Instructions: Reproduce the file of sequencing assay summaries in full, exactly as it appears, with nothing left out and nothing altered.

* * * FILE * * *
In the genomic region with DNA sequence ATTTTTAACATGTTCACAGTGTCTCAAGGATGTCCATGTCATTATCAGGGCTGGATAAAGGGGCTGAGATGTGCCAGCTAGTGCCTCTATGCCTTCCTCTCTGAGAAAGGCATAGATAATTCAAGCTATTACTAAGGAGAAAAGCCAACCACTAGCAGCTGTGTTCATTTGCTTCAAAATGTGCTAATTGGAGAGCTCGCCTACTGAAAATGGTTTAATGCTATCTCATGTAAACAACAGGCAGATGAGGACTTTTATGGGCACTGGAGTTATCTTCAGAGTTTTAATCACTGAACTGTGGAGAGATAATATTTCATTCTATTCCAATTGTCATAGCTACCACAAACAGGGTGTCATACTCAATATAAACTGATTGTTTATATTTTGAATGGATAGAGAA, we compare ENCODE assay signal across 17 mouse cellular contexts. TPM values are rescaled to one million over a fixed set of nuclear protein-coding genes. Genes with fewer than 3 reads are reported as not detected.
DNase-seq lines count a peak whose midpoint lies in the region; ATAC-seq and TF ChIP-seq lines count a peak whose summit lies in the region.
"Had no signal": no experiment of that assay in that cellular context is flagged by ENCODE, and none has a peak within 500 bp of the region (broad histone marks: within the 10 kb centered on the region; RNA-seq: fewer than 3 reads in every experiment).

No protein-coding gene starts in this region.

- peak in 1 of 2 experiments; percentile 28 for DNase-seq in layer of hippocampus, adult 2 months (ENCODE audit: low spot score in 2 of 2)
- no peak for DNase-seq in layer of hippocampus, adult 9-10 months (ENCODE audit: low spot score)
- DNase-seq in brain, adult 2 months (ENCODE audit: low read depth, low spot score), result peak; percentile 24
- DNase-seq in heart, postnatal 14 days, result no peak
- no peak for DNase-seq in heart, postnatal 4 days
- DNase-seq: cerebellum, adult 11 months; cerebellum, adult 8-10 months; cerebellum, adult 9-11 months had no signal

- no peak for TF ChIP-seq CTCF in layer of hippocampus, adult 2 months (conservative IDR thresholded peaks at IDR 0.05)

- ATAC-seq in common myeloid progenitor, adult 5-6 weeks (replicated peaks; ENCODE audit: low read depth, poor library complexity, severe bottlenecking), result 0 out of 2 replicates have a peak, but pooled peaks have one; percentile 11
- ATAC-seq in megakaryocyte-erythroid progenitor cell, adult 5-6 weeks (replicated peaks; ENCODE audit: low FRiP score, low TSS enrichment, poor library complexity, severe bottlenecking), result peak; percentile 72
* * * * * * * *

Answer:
In the genomic region with DNA sequence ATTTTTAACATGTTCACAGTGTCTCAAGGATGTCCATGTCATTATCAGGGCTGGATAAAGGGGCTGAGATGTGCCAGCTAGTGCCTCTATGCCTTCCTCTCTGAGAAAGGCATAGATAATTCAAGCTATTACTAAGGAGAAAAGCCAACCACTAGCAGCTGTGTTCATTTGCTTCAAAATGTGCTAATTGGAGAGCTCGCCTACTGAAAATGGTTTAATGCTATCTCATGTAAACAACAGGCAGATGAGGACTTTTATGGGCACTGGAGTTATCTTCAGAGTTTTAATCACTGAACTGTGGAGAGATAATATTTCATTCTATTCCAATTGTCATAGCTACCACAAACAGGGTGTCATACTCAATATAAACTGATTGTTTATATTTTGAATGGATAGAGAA, we compare ENCODE assay signal across 17 mouse cellular contexts. TPM values are rescaled to one million over a fixed set of nuclear protein-coding genes. Genes with fewer than 3 reads are reported as not detected.
DNase-seq lines count a peak whose midpoint lies in the region; ATAC-seq and TF ChIP-seq lines count a peak whose summit lies in the region.
"Had no signal": no experiment of that assay in that cellular context is flagged by ENCODE, and none has a peak within 500 bp of the region (broad histone marks: within the 10 kb centered on the region; RNA-seq: fewer than 3 reads in every experiment).

No protein-coding gene starts in this region.

- peak in 1 of 2 experiments; percentile 28 for DNase-seq in layer of hippocampus, adult 2 months (ENCODE audit: low spot score in 2 of 2)
- no peak for DNase-seq in layer of hippocampus, adult 9-10 months (ENCODE audit: low spot score)
- DNase-seq in brain, adult 2 months (ENCODE audit: low read depth, low spot score), result peak; percentile 24
- DNase-seq in heart, postnatal 14 days, result no peak
- no peak for DNase-seq in heart, postnatal 4 days
- DNase-seq: cerebellum, adult 11 months; cerebellum, adult 8-10 months; cerebellum, adult 9-11 months had no signal

- no peak for TF ChIP-seq CTCF in layer of hippocampus, adult 2 months (conservative IDR thresholded peaks at IDR 0.05)

- ATAC-seq in common myeloid progenitor, adult 5-6 weeks (replicated peaks; ENCODE audit: low read depth, poor library complexity, severe bottlenecking), result 0 out of 2 replicates have a peak, but pooled peaks have one; percentile 11
- ATAC-seq in megakaryocyte-erythroid progenitor cell, adult 5-6 weeks (replicated peaks; ENCODE audit: low FRiP score, low TSS enrichment, poor library complexity, severe bottlenecking), result peak; percentile 72